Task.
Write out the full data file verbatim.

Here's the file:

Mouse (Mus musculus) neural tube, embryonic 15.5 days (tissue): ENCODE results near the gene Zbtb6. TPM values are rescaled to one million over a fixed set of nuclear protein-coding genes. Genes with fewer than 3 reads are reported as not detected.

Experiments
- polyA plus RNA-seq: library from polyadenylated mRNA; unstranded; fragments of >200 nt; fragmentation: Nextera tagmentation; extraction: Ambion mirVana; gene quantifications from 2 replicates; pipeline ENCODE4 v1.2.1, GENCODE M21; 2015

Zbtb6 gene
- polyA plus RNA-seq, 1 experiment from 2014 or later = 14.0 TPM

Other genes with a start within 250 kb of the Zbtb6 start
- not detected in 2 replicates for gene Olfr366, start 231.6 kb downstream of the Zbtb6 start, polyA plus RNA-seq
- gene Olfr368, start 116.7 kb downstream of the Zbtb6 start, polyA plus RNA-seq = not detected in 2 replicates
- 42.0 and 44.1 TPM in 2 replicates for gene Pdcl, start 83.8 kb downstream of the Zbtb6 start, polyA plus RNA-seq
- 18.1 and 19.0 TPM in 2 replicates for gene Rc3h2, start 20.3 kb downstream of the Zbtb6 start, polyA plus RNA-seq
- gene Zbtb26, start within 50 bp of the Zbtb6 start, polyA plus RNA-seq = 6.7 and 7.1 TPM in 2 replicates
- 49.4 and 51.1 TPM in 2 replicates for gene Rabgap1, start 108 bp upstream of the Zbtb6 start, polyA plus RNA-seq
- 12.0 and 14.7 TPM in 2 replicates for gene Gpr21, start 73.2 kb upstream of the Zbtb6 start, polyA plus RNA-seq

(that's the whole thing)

Mouse (Mus musculus) neural tube, embryonic 15.5 days (tissue): ENCODE results near the gene Zbtb6. TPM values are rescaled to one million over a fixed set of nuclear protein-coding genes. Genes with fewer than 3 reads are reported as not detected.

Experiments
- polyA plus RNA-seq: library from polyadenylated mRNA; unstranded; fragments of >200 nt; fragmentation: Nextera tagmentation; extraction: Ambion mirVana; gene quantifications from 2 replicates; pipeline ENCODE4 v1.2.1, GENCODE M21; 2015

Zbtb6 gene
- polyA plus RNA-seq, 1 experiment from 2014 or later = 14.0 TPM

Other genes with a start within 250 kb of the Zbtb6 start
- not detected in 2 replicates for gene Olfr366, start 231.6 kb downstream of the Zbtb6 start, polyA plus RNA-seq
- gene Olfr368, start 116.7 kb downstream of the Zbtb6 start, polyA plus RNA-seq = not detected in 2 replicates
- 42.0 and 44.1 TPM in 2 replicates for gene Pdcl, start 83.8 kb downstream of the Zbtb6 start, polyA plus RNA-seq
- 18.1 and 19.0 TPM in 2 replicates for gene Rc3h2, start 20.3 kb downstream of the Zbtb6 start, polyA plus RNA-seq
- gene Zbtb26, start within 50 bp of the Zbtb6 start, polyA plus RNA-seq = 6.7 and 7.1 TPM in 2 replicates
- 49.4 and 51.1 TPM in 2 replicates for gene Rabgap1, start 108 bp upstream of the Zbtb6 start, polyA plus RNA-seq
- 12.0 and 14.7 TPM in 2 replicates for gene Gpr21, start 73.2 kb upstream of the Zbtb6 start, polyA plus RNA-seq